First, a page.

I spent the weekend in bed with the flu. Sunday morning, on the tail end of it, I popped a few Advil to bring the fever down so I could semi-enjoy Father’s Day. Was I making a mistake?
As I understand it, my body elevates its temperature as a defense mechanism. Evolution has been operating long enough to have a pretty well-calibrated trade-off between the losses of reduced activity from the fever versus the speed and probability of a successful recovery. Is my intervention distorting away from the optimum?
- Arguably I have private information about idiosyncratic conditions and Nature is calibrated only to the average state. Note that while this hypothesis justifies my use of Advil on Father’s Day, it also implies that I should go short on Advil on other days.
- And anyway Nature has given me the infrastructure to condition physiology on my knowledge of immediate environmental conditions. For example when I know that I am in danger, the body re-allocates resources to help me escape. What makes this any different?
- My objective is probably different. In Mother Nature’s eyes I am just a vessel from which offspring should spring forth. She could care less whether I get to practice Pink Floyd’s San Tropez on the piano with my daughters. So Nature’s revealed preference for activity is necessarily weaker than mine.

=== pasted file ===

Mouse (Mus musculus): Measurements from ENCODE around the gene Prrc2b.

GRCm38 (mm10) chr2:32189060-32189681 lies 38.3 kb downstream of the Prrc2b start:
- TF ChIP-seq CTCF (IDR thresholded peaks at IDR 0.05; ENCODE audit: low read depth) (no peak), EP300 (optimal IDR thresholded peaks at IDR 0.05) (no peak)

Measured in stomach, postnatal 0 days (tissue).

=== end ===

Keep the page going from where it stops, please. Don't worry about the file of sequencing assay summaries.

- But wait, my personal preference for non-reproductive activity is also something that Nature shaped. So what would explain the wedge?
- If I am making the wrong decision by taking Advil it’s not because I have the wrong preferences but because Advil is something Nature never expected. She has me well-trained when it comes to the fundamentals but she hasn’t had time to design my direct preference for the intermediate good Advil. She must leave it up to me to do the calculation of its implied tradeoffs in terms of the fundamentals. It’s only because of my miscalculation that I am making a mistake.